Future research should continue to disentangle the positive relationship between motor coordination and adaptive behavior found in this study, particularly given the importance of adaptive behavior for obtaining positive outcomes in children with ASD (Kanne et al., 2011). We also propose that the efficacy of motor-based interventions for improving adaptive behavior in this population be explored. Traditional behavioral and social-communicative interventions for children with ASD are often time-intensive and expensive, particularly when implemented in a community or private setting (Chasson et al., 2007). In contrast, school-based interventions may be optimal for many children with ASD as they may provide greater ecological validity; however, limited effects have been shown (Bellini et al., 2007). School-based motor skill interventions may have the potential to improve areas of functioning beyond just the motor domain. However, it is likely that the impact of motor interventions will have a varying effect across behavioral profiles of ASD. Research into the design, delivery, and outcomes of such interventions is warranted, along with an examination of the behavioral characterization of responders and non-responders to this type of intervention.

Limitations of the current study include the small sample, which limits our ability to conduct more sophisticated statistical analyses. Another limitation is that the VABS-2 is parent-reported; ideally, we would have both subjective and objective measures of the participants’ adaptive behaviors. Further, we are limited by our lack of measure of IQ, which may influence the relationship between the MABC-2 and VABS-2 found in our study. Lastly, the cross-sectional design of this study does not allow us to infer causation or disentangle the relationships between motor coordination and adaptive behavior. Future studies on this topic should employ prospective longitudinal designs and include a heterogeneous sample of participants with ASD. Strengths of the design include administration of a standardized test of motor coordination, which is also the criterion measure used to assess for DCD and other motor impairments. The multiple domains of the MABC-2 allowed us to examine interrelationships across subdomains of both motor and adaptive behaviors.


The results of this study highlight the profound challenges with motor coordination and adaptive behavior experienced by school-aged children with ASD, and suggest that these challenges are interrelated. It is possible that the interrelatedness of these domains is due to the broader neurocognitive deficits present in children with ASD, however, longitudinal neuroimaging and behavioral studies are needed to disentangle these relationships.

Ethics Statement

This study was carried out in accordance with the recommendations of Hamilton Integrated Research Ethics Board with written informed consent from all parents of participating children. All parents of participating children gave written informed consent in accordance with the Declaration of Helsinki. All child participants 8 years of age and older gave written informed assent.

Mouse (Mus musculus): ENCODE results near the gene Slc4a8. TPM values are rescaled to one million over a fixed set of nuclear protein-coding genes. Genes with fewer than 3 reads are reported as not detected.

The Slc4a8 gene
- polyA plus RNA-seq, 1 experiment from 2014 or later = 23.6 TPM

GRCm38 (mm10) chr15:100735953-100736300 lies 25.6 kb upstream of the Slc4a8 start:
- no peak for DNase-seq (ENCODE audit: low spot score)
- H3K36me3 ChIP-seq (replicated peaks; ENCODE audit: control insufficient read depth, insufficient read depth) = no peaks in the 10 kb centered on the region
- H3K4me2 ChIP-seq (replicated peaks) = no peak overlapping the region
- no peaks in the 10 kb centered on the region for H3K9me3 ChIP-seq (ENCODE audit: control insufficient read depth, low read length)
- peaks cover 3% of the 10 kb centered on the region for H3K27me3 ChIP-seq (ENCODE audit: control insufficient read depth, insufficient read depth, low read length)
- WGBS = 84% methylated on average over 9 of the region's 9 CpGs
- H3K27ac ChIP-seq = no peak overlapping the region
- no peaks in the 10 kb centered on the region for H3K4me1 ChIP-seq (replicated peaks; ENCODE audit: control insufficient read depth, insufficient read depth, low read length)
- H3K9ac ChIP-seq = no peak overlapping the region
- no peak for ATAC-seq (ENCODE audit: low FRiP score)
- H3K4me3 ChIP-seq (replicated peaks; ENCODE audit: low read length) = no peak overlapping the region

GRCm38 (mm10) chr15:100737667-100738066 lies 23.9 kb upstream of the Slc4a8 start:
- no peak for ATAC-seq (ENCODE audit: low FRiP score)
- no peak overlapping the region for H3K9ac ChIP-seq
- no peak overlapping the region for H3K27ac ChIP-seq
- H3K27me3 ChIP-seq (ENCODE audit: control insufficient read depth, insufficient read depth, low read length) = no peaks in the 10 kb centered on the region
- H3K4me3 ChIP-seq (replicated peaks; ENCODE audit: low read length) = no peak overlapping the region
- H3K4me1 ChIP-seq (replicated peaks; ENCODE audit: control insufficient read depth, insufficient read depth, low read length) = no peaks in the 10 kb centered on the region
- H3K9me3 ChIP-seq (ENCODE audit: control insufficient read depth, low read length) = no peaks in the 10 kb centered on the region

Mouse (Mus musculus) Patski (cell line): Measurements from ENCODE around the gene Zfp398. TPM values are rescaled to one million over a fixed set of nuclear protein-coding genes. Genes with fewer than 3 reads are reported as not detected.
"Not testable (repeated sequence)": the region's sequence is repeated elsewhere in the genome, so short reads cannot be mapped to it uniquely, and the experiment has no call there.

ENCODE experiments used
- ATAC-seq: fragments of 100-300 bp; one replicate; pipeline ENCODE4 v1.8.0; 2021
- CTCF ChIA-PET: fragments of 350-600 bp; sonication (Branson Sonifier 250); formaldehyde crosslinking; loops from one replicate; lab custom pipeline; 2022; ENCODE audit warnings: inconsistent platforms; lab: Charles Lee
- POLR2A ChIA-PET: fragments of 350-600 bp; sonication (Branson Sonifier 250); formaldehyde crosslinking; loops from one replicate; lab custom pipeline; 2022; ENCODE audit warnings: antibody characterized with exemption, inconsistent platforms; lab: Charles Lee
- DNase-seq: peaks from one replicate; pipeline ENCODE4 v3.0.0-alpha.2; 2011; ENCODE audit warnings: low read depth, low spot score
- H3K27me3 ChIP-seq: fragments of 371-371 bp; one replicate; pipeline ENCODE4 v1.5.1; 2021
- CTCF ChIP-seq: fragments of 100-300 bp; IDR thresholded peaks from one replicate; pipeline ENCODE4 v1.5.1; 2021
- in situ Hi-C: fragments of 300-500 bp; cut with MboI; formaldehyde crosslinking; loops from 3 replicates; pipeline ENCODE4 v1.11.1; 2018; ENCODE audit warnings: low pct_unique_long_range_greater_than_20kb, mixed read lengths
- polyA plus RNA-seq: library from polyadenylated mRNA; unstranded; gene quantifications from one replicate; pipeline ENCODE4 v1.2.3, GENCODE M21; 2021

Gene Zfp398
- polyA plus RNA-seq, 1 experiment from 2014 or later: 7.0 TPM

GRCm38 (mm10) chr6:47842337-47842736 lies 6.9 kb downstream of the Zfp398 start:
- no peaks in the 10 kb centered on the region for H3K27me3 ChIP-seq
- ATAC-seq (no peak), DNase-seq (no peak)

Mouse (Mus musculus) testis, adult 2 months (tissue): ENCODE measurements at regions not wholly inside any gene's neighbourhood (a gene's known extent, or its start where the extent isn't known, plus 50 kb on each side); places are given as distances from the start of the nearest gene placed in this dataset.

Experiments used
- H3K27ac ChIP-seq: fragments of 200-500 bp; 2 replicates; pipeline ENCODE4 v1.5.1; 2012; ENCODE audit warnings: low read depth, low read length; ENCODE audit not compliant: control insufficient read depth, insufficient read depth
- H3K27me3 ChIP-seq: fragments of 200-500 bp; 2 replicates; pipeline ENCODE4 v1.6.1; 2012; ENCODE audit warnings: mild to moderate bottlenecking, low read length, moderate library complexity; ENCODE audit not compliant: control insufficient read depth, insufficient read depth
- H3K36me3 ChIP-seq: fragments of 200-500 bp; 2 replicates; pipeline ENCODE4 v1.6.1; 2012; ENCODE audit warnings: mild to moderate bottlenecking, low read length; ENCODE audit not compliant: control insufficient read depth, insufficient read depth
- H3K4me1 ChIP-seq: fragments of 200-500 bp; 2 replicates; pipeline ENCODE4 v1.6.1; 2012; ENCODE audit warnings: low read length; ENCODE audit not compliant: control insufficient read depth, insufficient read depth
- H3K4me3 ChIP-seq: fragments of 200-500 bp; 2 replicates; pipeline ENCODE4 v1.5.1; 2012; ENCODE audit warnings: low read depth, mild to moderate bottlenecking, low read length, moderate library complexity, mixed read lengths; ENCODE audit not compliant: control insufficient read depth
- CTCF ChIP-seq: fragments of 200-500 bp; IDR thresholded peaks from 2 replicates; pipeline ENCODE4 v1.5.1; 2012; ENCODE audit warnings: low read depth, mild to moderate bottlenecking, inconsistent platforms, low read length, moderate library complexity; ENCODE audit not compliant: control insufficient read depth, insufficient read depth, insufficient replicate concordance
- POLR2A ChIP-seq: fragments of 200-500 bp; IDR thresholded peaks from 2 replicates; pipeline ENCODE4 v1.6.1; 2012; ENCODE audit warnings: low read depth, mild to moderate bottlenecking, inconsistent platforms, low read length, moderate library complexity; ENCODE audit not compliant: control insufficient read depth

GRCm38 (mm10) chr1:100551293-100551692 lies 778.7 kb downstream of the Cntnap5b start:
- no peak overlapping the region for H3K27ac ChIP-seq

Author Contributions

EB designed the study, coordinated recruitment and data collection, carried out the data analyses, and drafted the initial manuscript. JC supervised the design and execution of all phases of the study and revised and approved the final manuscript as submitted. Both authors approved the final manuscript as submitted and agreed to be accountable for all aspects of the work.


This study was funded by a Special Olympics Canada Research Grant awarded to JC and EB. EB was supported by a Vanier Canada Graduate Scholarship. The funding sources did not have any involvement in the study design, data collection, analysis, and interpretation of data, or writing of the manuscript.

Conflict of Interest Statement

The authors declare that the research was conducted in the absence of any commercial or financial relationships that could be construed as a potential conflict of interest.


We would like to thank our participants and their families for contributing their time and energy into this study.


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Keywords: motor development, neurodevelopmental disability, middle childhood, developmental trajectories, daily living skills

Citation: Bremer E and Cairney J (2018) The Interrelationship Between Motor Coordination and Adaptive Behavior in Children With Autism Spectrum Disorder. Front. Psychol. 9:2350. doi: 10.3389/fpsyg.2018.02350

Received: 18 May 2018; Accepted: 09 November 2018;
Published: 27 November 2018.

Edited by:

Cheryl M. Glazebrook, University of Manitoba, Canada

Reviewed by:

Chris Lange-Küttner, London Metropolitan University, United Kingdom
David Cohen, Université Pierre-et-Marie-Curie, France

Copyright © 2018 Bremer and Cairney. This is an open-access article distributed under the terms of the Creative Commons Attribution License (CC BY). The use, distribution or reproduction in other forums is permitted, provided the original author(s) and the copyright owner(s) are credited and that the original publication in this journal is cited, in accordance with accepted academic practice. No use, distribution or reproduction is permitted which does not comply with these terms.

*Correspondence: Emily Bremer,